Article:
Put An Egg On It - Cookbook Review

Here's my latest post for Backyard Poultry Magazine. Please feel free to leave a comment to enter the book giveaway.


I recently had the pleasure of previewing a new cookbook by Lara Ferroni aptly named Put An Egg On It.  With a flock of backyard chickens, a cookbook like this can certainly come in handy when you’re trying to find uses for all of your beautiful eggs.

In a nutshell, I like this book. The pictures are beautiful and the recipes inspire you to go beyond the pale and add eggs to dishes you normally would not. 

In fairness, as a busy mom with after-school activities, sports, numerous pets and a flock of chickens, some of these recipes were a little too involved for me. And, with finicky eaters in my house, there would be tears at the table if I tried some of the more fancy feasts.
But, what I liked the best, is that interspersed among fancy recipes, were easy recipes that appeal to palettes that think chicken nuggets are a delicacy. For instance, the grilled cheese and egg sandwich was a hit at my house as well as the hot dog with scrambled eggs and hot sauce. I’ve tried the breakfast bowl recipes and they are easy and yummy.

I LOVED the introduction and egg basics sections of this book. For one, Ferroni’s pictures included not only white eggs, but green and brown too. Personally this more accurately reflects my egg selections. And two, the egg basics section is comprehensive and informative.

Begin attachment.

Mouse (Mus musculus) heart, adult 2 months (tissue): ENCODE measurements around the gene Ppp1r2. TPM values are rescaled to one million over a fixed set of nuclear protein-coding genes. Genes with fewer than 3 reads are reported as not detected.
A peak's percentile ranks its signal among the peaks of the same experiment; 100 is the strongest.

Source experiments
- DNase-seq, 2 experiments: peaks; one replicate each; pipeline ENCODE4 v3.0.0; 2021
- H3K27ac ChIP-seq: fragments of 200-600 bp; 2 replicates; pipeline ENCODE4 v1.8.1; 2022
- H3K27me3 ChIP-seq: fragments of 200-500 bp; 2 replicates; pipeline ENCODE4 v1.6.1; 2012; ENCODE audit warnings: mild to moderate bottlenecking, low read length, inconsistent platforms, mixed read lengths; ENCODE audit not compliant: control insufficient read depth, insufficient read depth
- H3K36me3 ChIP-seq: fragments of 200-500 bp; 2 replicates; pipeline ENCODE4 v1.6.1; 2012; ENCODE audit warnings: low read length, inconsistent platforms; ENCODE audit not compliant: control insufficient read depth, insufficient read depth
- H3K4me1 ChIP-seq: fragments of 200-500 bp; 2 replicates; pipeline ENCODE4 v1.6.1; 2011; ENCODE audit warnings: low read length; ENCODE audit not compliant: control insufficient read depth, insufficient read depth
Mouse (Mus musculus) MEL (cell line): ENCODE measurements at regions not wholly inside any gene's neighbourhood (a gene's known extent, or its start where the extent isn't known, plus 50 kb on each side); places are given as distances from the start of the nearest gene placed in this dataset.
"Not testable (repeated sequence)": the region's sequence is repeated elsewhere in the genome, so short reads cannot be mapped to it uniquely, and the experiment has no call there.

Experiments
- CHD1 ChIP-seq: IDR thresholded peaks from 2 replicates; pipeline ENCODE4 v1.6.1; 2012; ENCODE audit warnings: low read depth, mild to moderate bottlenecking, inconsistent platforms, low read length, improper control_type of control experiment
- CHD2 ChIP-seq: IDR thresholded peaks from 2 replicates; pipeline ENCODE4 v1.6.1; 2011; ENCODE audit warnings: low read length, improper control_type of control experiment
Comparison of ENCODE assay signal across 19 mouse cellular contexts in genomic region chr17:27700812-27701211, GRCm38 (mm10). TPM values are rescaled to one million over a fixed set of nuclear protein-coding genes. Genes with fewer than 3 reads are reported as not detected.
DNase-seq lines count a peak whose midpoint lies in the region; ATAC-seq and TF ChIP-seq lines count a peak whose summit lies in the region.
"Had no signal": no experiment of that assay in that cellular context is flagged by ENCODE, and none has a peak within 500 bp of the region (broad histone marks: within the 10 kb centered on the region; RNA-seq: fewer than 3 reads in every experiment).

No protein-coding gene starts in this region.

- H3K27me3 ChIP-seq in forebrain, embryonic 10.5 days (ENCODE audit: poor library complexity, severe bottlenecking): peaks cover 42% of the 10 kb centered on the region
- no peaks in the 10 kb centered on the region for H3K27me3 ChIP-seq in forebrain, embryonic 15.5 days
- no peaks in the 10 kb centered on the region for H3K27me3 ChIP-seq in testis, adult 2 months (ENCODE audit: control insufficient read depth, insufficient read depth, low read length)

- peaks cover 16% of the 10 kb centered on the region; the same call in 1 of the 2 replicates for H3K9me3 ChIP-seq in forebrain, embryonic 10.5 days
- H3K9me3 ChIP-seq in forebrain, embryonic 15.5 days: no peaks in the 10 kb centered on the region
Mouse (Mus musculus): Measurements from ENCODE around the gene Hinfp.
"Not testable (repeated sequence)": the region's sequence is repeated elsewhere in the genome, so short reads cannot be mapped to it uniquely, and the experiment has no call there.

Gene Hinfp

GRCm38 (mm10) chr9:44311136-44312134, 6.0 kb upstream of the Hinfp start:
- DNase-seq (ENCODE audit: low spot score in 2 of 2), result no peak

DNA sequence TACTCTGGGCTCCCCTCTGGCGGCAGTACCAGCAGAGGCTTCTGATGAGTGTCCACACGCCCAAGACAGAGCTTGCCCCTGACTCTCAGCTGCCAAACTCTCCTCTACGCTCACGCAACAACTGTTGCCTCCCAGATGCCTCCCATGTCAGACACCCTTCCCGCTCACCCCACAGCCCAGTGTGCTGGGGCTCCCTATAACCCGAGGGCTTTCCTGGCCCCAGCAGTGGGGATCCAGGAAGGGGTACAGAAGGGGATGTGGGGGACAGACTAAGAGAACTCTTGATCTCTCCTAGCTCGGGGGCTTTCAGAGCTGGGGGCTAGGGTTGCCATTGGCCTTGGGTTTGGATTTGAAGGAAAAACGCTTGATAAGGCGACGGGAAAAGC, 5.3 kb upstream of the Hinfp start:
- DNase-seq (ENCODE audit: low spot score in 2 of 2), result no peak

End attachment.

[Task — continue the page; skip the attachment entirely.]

Overall, this is a great book to have in your kitchen arsenal. The pictures and recipes are inspiring for those of us who are always looking for creative uses for our backyard eggs!

We’re giving away a free copy of Put An Egg On It. For a chance to receive this book, please leave a comment on this post and/or at http://www.backyardpoultrymag.com/put-an-egg-on-it-cookbook-review/?blogger=pfreeman. If you leave a comment on both blogs, you’ll increase your chances of winning. Good luck!

A Summer of Chicken Predators

I recently wrote this post for Backyard Poultry Magazine and unfortunately, since then our Red Sex Link, Broody Brood, has gone missing with no trace of evidence. You've always got to be vigilant with predators; they're hungry and they can't go to the local diner for carry out!


Our chicken coop is no stranger to predators. We’re always on the lookout and it’s been a while since anything bad occurred. According to Murphy’s Law, we started having problems with a raccoon a few days before leaving on vacation. But, while we were gone, our chicken sitters humanely dispatched that problem and no chickens were harmed.